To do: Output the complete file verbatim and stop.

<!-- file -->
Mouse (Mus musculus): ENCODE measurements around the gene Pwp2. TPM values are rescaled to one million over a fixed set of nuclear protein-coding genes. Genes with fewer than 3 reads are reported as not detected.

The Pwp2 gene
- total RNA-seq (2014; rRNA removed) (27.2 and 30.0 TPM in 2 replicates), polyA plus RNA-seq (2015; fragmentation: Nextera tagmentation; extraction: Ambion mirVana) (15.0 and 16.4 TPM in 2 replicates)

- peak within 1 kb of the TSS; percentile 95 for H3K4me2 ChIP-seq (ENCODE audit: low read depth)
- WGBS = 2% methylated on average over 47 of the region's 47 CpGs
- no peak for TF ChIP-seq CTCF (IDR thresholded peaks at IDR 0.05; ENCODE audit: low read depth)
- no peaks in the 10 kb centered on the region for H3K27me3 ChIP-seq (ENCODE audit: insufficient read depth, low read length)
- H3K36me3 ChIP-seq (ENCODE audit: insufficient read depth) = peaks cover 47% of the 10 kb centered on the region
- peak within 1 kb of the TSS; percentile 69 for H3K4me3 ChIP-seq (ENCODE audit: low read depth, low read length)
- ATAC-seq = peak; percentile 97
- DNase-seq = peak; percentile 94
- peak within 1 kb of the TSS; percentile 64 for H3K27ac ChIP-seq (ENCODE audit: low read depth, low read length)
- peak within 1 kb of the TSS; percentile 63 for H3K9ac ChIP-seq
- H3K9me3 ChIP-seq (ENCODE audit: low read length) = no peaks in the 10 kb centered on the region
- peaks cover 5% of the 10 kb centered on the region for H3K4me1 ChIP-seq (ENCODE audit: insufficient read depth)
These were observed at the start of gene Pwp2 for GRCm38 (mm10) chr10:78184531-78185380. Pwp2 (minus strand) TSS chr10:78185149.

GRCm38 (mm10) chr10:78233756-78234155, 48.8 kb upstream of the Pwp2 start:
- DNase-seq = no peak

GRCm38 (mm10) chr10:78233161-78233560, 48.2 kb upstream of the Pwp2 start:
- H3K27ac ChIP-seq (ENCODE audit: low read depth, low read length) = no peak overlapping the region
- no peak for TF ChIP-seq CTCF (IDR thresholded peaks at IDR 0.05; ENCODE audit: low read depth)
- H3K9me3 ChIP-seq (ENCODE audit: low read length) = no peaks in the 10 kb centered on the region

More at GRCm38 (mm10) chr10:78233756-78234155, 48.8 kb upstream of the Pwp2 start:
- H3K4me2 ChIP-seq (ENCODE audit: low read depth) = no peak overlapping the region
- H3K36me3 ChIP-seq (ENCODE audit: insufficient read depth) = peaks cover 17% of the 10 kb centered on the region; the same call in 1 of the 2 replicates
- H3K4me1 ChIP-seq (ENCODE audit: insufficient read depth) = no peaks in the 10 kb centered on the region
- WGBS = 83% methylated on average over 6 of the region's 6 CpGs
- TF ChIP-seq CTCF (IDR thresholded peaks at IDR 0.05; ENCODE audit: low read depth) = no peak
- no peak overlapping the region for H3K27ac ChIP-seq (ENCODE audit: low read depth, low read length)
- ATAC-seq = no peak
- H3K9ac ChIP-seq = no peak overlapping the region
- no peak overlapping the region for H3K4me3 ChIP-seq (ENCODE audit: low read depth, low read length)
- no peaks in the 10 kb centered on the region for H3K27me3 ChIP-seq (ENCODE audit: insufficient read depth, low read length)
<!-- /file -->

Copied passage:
Mouse (Mus musculus): ENCODE measurements around the gene Pwp2. TPM values are rescaled to one million over a fixed set of nuclear protein-coding genes. Genes with fewer than 3 reads are reported as not detected.

The Pwp2 gene
- total RNA-seq (2014; rRNA removed) (27.2 and 30.0 TPM in 2 replicates), polyA plus RNA-seq (2015; fragmentation: Nextera tagmentation; extraction: Ambion mirVana) (15.0 and 16.4 TPM in 2 replicates)

- peak within 1 kb of the TSS; percentile 95 for H3K4me2 ChIP-seq (ENCODE audit: low read depth)
- WGBS = 2% methylated on average over 47 of the region's 47 CpGs
- no peak for TF ChIP-seq CTCF (IDR thresholded peaks at IDR 0.05; ENCODE audit: low read depth)
- no peaks in the 10 kb centered on the region for H3K27me3 ChIP-seq (ENCODE audit: insufficient read depth, low read length)
- H3K36me3 ChIP-seq (ENCODE audit: insufficient read depth) = peaks cover 47% of the 10 kb centered on the region
- peak within 1 kb of the TSS; percentile 69 for H3K4me3 ChIP-seq (ENCODE audit: low read depth, low read length)
- ATAC-seq = peak; percentile 97
- DNase-seq = peak; percentile 94
- peak within 1 kb of the TSS; percentile 64 for H3K27ac ChIP-seq (ENCODE audit: low read depth, low read length)
- peak within 1 kb of the TSS; percentile 63 for H3K9ac ChIP-seq
- H3K9me3 ChIP-seq (ENCODE audit: low read length) = no peaks in the 10 kb centered on the region
- peaks cover 5% of the 10 kb centered on the region for H3K4me1 ChIP-seq (ENCODE audit: insufficient read depth)
These were observed at the start of gene Pwp2 for GRCm38 (mm10) chr10:78184531-78185380. Pwp2 (minus strand) TSS chr10:78185149.

GRCm38 (mm10) chr10:78233756-78234155, 48.8 kb upstream of the Pwp2 start:
- DNase-seq = no peak

GRCm38 (mm10) chr10:78233161-78233560, 48.2 kb upstream of the Pwp2 start:
- H3K27ac ChIP-seq (ENCODE audit: low read depth, low read length) = no peak overlapping the region
- no peak for TF ChIP-seq CTCF (IDR thresholded peaks at IDR 0.05; ENCODE audit: low read depth)
- H3K9me3 ChIP-seq (ENCODE audit: low read length) = no peaks in the 10 kb centered on the region

More at GRCm38 (mm10) chr10:78233756-78234155, 48.8 kb upstream of the Pwp2 start:
- H3K4me2 ChIP-seq (ENCODE audit: low read depth) = no peak overlapping the region
- H3K36me3 ChIP-seq (ENCODE audit: insufficient read depth) = peaks cover 17% of the 10 kb centered on the region; the same call in 1 of the 2 replicates
- H3K4me1 ChIP-seq (ENCODE audit: insufficient read depth) = no peaks in the 10 kb centered on the region
- WGBS = 83% methylated on average over 6 of the region's 6 CpGs
- TF ChIP-seq CTCF (IDR thresholded peaks at IDR 0.05; ENCODE audit: low read depth) = no peak
- no peak overlapping the region for H3K27ac ChIP-seq (ENCODE audit: low read depth, low read length)
- ATAC-seq = no peak
- H3K9ac ChIP-seq = no peak overlapping the region
- no peak overlapping the region for H3K4me3 ChIP-seq (ENCODE audit: low read depth, low read length)
- no peaks in the 10 kb centered on the region for H3K27me3 ChIP-seq (ENCODE audit: insufficient read depth, low read length)